Marie Féret, Marc Barbé, and Delphine Chuillot star in a film written and directed by René Féret.
Anyone who has read the endless flow of program notes at classical concerts, or seen Amadeus, knows that the life of Mozart is a subject of endless obsession and fascination. Mozart’s Sister sets itself apart by telling another story beneath and off to the side of the Wolfgang saga, concerning his talented but thoroughly squelched prodigy sister, Nannerl, played here with an understated grace by Marie Féret.
In this wisely focused slice-of-life segment of the Mozart family saga, we follow the stage father Léopold’s process of parading his child prodigy son around Europe. We also watch as Léopold, in lockstep with sexist mores of the day, denies his daughter’s worthy desire to study composition, to explore her instinct to “hear notes.” She finds refuge and friendship with one of the King of France’s daughters, a spirited girl who has become a nun, reasoning, “God has chosen to make us girls. Imagine what we could have done had we been boys.” There, in a phrase, is the nutshell message of the film.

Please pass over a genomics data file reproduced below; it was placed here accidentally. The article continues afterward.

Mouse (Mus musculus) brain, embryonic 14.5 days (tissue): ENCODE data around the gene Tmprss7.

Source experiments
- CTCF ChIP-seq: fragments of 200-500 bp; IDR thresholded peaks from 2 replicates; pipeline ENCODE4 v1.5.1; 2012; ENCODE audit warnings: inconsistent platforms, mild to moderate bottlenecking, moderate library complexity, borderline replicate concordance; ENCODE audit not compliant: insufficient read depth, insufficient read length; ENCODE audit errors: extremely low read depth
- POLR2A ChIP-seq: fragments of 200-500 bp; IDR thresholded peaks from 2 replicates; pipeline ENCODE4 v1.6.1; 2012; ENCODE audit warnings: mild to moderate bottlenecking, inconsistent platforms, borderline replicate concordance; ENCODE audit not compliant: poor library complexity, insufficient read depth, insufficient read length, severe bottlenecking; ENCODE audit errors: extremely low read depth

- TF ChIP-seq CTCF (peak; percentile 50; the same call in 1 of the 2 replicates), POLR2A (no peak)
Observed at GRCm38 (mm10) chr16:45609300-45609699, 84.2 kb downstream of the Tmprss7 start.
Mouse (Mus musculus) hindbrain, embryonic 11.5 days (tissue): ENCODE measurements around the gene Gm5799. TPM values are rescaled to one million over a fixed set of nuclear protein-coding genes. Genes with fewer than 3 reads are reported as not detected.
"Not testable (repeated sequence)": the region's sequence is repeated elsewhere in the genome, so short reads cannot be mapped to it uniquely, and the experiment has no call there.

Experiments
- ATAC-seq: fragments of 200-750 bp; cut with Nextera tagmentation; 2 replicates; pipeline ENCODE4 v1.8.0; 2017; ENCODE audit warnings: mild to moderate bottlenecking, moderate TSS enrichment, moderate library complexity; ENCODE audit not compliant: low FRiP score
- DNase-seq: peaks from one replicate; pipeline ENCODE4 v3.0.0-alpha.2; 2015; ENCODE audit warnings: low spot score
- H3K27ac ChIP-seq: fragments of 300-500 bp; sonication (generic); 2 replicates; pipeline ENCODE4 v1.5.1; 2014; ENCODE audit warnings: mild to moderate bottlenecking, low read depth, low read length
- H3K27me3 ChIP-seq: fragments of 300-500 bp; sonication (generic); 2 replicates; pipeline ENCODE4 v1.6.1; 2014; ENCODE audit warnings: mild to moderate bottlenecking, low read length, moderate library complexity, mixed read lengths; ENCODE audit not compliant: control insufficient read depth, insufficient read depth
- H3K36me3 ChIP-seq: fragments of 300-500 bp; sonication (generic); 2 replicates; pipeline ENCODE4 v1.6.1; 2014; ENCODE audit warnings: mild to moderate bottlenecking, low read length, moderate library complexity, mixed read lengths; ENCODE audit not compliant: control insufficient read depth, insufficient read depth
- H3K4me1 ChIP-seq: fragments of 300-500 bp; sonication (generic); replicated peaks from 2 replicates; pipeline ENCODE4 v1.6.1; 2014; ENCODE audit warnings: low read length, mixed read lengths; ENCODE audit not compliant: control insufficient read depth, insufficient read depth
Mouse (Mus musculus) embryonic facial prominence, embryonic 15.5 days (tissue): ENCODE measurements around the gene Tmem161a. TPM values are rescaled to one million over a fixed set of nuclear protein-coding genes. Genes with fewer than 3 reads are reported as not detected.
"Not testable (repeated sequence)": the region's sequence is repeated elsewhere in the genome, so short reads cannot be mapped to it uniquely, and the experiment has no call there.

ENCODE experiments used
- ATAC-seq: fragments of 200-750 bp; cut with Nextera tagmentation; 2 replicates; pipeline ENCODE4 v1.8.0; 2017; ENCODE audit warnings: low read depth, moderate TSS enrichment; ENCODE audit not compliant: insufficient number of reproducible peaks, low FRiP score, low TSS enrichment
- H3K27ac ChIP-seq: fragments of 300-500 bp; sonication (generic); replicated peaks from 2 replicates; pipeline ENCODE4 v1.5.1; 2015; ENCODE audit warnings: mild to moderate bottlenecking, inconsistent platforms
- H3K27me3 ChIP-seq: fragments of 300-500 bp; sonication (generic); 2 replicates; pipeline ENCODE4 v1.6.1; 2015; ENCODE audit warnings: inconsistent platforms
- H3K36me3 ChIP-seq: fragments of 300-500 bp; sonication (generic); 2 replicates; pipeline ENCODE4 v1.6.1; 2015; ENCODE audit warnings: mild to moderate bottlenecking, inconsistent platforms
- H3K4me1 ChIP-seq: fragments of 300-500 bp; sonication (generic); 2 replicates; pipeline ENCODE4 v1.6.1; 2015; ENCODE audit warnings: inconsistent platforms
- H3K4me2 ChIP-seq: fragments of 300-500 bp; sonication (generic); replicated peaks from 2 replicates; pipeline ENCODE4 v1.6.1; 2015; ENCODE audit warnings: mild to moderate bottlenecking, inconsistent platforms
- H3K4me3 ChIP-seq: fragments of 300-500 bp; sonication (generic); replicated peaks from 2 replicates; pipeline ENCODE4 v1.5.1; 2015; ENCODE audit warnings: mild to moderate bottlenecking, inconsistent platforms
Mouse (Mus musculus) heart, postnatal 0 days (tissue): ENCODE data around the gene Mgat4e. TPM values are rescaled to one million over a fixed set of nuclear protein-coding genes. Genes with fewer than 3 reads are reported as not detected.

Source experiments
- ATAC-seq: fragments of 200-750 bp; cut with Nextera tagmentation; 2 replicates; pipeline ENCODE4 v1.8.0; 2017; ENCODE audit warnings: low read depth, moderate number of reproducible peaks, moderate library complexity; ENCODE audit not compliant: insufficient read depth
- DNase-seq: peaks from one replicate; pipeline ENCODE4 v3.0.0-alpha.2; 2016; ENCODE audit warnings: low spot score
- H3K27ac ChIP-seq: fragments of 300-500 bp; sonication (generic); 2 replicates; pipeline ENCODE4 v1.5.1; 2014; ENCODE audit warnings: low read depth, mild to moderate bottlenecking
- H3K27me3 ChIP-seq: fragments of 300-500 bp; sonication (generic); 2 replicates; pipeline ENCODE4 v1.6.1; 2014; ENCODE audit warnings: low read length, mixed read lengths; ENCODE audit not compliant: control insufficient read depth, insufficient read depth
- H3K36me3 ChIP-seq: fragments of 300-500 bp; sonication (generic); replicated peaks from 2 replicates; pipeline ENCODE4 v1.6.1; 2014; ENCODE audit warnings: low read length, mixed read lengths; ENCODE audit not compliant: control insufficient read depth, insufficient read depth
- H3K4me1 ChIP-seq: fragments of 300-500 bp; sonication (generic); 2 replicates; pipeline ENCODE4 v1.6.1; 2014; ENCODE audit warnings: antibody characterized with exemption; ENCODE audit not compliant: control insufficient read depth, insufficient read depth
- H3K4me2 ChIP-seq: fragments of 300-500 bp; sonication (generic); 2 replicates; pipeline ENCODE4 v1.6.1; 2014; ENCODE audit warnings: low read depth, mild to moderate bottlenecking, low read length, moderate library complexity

Apart from the inherent fascination this film works up, writer/director René Féret has made a modest marvel of a piece of cinema. At root, it’s a costume drama, with lavish garb and aristocratic extravagances, but it is made with a kind of naturally flowing, empathetic warmth. We relate to these characters as flesh and blood, and conflicted emotional and psychic states, rather than as stuffy relics of a foreign reality and bygone era.
In some measure, Mozart’s Sister belongs to the genre of historical drama dealing with the periphery of the looming narrative of a legend, like the underrated Copying Beethoven or Percy Adlon’s Céleste, about Proust’s maid. In reality, Nannerl went on to a long but musically dormant life in obedience to her demanding father’s wishes, eventually marrying an older baron and devoting herself to tending her brother’s musical output and helping ensure his legacy. An enticing bit of musical history and a fine drama on its own terms, Mozart’s Sister zooms in on a brief moment when her muse’s call was nearly heeded.